DataSheet1_Prognostic Impacts of Angiotensin-Converting Enzyme Inhibitors and Angiotensin Receptor Blockers in Acute Coronary Syndrome Patients Withou.docx (3.56 MB)
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DataSheet1_Prognostic Impacts of Angiotensin-Converting Enzyme Inhibitors and Angiotensin Receptor Blockers in Acute Coronary Syndrome Patients Without Heart Failure.docx

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posted on 11.04.2022, 09:48 authored by Runzhen Chen, Chen Liu, Peng Zhou, Jiannan Li, Jinying Zhou, Ying Wang, Xiaoxiao Zhao, Yi Chen, Shaodi Yan, Li Song, Hanjun Zhao, Hongbing Yan

Background: Despite the recommendations from mainstream guidelines, the use of angiotensin-converting enzyme inhibitors (ACEI) and angiotensin receptor blockers (ARB) for acute coronary syndrome (ACS) patients without heart failure (HF) is controversial, as its evidence is lacking in the era of reperfusion and intensive secondary preventions. This study aimed to investigate the impacts of ACEI/ARB on outcomes of ACS patients without HF treated by percutaneous coronary intervention (PCI).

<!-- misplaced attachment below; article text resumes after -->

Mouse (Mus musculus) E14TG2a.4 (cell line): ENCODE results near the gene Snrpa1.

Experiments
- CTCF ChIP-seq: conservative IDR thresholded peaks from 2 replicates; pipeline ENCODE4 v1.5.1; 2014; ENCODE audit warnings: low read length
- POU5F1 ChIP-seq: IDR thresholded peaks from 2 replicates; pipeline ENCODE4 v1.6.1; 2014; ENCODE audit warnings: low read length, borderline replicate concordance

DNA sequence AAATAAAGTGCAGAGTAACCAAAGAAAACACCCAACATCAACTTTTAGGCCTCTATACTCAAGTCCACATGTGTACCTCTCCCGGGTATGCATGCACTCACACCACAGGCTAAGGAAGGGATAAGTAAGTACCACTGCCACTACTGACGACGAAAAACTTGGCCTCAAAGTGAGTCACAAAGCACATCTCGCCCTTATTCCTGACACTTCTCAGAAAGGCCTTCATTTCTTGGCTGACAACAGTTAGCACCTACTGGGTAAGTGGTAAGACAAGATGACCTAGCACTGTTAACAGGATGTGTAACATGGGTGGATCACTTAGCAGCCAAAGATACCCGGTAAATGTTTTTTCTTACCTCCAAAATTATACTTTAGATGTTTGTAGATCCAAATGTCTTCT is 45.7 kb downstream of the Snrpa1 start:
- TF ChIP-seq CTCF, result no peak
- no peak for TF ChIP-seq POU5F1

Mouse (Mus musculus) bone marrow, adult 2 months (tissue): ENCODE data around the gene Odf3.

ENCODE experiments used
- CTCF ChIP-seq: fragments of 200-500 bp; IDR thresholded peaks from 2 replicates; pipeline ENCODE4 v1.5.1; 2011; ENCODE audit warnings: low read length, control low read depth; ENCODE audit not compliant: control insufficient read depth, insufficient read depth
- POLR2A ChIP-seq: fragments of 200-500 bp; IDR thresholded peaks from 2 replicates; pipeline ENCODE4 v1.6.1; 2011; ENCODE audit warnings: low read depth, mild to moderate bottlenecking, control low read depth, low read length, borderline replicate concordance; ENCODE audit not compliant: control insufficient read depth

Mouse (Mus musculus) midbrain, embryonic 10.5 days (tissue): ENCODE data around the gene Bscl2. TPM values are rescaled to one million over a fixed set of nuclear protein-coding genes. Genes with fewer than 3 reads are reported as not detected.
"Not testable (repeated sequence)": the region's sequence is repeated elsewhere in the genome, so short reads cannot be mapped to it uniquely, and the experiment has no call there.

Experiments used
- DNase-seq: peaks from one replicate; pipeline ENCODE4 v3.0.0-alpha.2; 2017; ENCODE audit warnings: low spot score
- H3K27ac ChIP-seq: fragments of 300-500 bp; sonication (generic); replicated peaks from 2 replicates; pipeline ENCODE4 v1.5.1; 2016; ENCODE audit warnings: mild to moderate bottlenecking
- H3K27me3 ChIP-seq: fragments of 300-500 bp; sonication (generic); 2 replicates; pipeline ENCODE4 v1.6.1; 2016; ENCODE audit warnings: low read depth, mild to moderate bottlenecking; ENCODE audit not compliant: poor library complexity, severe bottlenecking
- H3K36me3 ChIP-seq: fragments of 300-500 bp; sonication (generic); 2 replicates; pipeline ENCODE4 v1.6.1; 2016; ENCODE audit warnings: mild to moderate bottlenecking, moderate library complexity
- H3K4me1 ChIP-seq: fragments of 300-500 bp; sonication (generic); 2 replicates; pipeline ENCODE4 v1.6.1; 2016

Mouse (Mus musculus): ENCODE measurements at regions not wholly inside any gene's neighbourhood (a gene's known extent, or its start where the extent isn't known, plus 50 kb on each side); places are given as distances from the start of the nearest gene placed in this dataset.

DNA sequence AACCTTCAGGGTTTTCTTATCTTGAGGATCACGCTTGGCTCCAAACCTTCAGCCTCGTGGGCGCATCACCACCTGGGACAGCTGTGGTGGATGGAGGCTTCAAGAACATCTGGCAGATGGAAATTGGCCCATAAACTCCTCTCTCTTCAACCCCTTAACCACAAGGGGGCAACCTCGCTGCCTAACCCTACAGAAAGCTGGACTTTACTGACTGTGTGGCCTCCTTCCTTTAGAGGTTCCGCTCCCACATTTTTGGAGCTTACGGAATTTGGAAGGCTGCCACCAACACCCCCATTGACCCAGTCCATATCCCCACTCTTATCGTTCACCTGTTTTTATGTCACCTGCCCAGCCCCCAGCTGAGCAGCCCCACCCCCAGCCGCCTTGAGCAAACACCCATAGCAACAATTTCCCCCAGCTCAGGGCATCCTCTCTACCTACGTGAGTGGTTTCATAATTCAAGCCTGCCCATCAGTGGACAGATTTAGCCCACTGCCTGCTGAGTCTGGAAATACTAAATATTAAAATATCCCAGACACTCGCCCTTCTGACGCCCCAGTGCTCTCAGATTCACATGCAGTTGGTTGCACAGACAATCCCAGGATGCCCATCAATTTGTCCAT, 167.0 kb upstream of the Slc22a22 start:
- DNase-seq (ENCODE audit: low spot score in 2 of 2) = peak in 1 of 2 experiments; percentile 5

Methods: A total of 2,397 non-HF ACS patients treated by PCI were retrospectively recruited. Prognostic impacts of ACEI/ARB were assessed by unadjusted analysis, followed by propensity score matching (PSM) and propensity score matching weight (PSMW) analysis to control the between-group differences. The primary outcome was a composite of all-cause death and recurrent myocardial infarction (MI).

Results: Among the included patients, 1,805 (75.3%) were prescribed with ACEI/ARB at discharge. The median follow-up time was 727 (433–2016) days, with 129 (5.4%) primary endpoint events, consisting of 55 (2.3%) cases of all-cause death and 74 (3.1%) cases of recurrent MI. The use of ACEI/ARB was not associated with significant risk reduction of primary endpoint events in unadjusted analysis (hazard ratio [HR]: 0.95, 95% confidence interval [CI]: 0.64–1.39, p = 0.779), PSM analysis (HR: 0.94, 95% CI: 0.60–1.47, p = 0.784), and PSMW analysis (HR: 0.91, 95% CI: 0.55–1.49, p = 0.704). Similar results were observed for secondary outcomes of all-cause death, cardiac death, and recurrent MI.

Conclusion: For ACS patients without HF, the use of ACEI/ARB was not associated with lower risk of death or recurrent MI after PCI.

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